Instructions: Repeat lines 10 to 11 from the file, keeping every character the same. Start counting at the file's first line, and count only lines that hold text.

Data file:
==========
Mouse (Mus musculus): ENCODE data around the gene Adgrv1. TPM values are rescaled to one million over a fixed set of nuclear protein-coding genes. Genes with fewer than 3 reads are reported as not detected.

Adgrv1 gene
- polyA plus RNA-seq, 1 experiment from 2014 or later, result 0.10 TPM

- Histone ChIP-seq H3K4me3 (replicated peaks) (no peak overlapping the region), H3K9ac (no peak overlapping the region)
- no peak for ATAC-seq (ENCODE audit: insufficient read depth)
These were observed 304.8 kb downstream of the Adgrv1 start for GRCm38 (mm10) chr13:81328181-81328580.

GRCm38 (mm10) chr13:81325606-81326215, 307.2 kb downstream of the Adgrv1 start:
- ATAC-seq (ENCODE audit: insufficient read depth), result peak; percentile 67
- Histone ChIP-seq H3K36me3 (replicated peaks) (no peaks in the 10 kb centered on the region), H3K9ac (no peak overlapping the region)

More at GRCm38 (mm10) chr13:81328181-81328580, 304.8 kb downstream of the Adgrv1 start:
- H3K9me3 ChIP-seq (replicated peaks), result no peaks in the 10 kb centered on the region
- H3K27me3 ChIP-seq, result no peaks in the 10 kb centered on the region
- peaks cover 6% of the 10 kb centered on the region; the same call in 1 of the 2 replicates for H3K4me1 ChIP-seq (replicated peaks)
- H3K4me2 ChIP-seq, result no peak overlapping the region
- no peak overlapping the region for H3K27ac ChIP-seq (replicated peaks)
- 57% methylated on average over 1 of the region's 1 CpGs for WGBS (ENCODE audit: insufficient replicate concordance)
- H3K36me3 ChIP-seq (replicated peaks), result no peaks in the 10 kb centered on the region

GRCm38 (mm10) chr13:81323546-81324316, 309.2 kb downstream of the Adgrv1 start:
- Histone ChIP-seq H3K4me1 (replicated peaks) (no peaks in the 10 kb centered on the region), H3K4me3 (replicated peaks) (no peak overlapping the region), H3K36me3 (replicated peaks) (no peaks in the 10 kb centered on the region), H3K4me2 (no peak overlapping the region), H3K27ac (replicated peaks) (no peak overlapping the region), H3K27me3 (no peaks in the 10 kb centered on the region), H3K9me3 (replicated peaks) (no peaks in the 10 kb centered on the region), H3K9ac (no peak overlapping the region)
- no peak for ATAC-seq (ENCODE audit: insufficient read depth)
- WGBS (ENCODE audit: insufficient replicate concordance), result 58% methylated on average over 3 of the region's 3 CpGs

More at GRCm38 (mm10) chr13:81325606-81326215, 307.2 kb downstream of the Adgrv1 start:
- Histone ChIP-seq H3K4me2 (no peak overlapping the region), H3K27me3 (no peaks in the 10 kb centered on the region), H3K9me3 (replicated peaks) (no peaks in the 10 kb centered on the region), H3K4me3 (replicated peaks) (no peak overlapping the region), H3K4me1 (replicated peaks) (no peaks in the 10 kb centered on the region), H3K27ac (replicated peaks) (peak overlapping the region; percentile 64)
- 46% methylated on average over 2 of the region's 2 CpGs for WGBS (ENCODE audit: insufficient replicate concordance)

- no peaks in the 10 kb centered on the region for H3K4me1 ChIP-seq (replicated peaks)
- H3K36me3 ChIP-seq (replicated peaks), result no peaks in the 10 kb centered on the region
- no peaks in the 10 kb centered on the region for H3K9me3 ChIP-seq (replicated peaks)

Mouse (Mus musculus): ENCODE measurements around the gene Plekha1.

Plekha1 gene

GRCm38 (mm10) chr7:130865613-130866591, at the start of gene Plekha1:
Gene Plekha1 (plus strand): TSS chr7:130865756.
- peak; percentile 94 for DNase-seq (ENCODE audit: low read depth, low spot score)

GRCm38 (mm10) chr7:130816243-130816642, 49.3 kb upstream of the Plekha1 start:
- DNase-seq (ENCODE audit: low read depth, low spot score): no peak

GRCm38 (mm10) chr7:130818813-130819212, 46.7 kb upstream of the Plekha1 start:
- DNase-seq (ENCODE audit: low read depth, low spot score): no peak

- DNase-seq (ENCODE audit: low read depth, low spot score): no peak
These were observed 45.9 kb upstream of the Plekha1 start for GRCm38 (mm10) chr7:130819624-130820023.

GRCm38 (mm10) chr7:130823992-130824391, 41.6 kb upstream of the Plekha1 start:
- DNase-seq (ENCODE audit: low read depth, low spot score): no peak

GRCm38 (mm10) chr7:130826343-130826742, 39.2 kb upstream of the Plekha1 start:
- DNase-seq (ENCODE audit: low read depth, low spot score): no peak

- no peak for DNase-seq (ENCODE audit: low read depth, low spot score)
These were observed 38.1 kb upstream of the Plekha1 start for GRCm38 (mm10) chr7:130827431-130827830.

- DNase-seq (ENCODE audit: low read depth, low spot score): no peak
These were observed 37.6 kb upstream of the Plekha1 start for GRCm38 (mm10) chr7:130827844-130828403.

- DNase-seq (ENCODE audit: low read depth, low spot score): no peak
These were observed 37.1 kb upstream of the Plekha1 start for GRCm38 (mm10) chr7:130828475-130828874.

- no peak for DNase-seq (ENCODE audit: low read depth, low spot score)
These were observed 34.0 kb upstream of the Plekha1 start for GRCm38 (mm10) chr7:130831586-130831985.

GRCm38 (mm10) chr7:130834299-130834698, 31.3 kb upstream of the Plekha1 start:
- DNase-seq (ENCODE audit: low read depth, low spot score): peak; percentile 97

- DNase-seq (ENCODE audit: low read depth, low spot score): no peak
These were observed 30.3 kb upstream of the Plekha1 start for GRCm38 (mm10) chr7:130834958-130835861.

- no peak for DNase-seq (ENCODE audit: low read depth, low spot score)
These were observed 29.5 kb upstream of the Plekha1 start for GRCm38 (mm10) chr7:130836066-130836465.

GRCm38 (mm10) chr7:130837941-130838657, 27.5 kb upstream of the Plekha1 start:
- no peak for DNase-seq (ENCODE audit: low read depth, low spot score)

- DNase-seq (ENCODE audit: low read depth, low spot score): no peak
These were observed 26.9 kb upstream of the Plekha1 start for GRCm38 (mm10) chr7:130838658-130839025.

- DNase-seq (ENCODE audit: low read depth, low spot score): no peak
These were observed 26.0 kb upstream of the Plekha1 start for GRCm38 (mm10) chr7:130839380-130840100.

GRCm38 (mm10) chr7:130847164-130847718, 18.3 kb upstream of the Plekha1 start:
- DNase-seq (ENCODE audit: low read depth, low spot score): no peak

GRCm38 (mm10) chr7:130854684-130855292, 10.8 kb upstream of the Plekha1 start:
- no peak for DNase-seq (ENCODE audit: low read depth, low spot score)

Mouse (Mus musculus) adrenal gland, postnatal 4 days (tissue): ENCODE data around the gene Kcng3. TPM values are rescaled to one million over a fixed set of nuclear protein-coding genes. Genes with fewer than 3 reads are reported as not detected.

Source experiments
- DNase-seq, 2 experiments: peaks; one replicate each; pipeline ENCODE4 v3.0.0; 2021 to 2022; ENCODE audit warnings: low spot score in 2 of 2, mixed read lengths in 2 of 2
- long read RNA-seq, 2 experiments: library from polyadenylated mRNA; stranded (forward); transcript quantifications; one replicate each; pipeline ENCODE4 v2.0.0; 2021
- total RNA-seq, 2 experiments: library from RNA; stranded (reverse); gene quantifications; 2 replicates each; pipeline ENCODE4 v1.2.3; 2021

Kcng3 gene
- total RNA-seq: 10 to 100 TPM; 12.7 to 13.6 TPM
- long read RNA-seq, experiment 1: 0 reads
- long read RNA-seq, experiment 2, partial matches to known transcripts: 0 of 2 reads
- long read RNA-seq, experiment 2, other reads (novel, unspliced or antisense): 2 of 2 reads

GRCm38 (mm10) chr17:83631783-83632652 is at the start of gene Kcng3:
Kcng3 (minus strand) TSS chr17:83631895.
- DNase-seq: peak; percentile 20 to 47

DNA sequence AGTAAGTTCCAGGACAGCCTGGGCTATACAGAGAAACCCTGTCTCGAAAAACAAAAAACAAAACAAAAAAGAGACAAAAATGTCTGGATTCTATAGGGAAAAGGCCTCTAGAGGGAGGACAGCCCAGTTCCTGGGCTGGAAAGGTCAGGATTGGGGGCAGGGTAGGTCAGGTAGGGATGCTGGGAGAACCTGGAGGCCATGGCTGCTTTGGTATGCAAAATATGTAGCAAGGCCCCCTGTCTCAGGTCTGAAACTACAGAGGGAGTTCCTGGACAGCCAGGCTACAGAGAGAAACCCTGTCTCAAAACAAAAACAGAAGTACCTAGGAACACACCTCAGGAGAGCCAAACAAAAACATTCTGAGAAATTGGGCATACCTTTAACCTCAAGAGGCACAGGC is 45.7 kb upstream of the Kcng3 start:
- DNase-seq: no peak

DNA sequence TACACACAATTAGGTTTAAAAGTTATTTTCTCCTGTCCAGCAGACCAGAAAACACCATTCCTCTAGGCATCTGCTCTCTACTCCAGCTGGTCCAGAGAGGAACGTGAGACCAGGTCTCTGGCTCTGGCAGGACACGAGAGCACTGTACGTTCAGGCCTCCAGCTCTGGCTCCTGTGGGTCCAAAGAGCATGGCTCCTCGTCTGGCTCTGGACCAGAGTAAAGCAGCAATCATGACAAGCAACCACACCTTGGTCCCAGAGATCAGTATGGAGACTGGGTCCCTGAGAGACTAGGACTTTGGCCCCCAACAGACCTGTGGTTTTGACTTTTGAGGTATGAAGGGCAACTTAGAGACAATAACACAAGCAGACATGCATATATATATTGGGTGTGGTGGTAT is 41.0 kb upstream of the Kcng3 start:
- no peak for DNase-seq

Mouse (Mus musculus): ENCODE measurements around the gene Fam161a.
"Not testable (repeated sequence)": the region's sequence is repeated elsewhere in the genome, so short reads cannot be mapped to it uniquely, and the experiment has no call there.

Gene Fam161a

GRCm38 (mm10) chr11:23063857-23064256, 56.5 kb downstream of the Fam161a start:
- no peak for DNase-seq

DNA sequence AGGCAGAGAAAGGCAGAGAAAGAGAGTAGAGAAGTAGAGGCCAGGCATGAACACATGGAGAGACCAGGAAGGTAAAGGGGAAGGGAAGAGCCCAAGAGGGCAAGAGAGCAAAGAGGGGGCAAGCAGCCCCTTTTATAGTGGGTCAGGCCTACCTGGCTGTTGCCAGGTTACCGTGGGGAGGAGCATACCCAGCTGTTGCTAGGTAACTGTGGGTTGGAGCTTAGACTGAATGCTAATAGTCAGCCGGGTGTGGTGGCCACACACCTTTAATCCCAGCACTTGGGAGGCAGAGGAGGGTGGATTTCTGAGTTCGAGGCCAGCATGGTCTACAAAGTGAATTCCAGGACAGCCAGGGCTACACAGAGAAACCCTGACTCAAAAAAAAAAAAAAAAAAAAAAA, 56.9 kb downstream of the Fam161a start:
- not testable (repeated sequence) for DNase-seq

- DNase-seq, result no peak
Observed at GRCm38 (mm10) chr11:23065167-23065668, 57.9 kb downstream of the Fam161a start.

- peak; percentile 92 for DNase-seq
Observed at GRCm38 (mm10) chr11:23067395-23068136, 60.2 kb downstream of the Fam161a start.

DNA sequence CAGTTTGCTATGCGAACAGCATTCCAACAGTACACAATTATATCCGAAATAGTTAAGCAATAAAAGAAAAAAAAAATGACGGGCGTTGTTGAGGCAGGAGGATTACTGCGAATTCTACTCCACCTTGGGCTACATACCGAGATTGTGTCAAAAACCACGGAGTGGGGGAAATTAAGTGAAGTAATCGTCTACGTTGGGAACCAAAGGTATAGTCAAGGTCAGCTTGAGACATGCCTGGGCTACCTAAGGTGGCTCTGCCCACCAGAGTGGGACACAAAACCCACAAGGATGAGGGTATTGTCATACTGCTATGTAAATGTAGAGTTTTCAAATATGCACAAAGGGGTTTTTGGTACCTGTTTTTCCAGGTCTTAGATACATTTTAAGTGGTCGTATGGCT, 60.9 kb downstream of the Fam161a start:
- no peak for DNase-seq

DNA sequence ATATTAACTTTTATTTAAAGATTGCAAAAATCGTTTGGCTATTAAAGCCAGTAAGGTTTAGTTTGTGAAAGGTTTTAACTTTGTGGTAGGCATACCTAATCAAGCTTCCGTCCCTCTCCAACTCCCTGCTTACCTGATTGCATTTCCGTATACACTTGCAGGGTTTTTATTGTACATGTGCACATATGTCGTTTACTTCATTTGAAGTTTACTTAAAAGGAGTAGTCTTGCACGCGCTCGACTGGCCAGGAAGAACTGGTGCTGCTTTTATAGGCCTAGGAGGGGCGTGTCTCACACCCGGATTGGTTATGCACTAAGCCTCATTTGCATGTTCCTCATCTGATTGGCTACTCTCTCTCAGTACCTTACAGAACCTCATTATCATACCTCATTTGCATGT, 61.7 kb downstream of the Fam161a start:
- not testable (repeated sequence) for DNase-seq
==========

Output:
More at GRCm38 (mm10) chr13:81328181-81328580, 304.8 kb downstream of the Adgrv1 start:
- H3K9me3 ChIP-seq (replicated peaks), result no peaks in the 10 kb centered on the region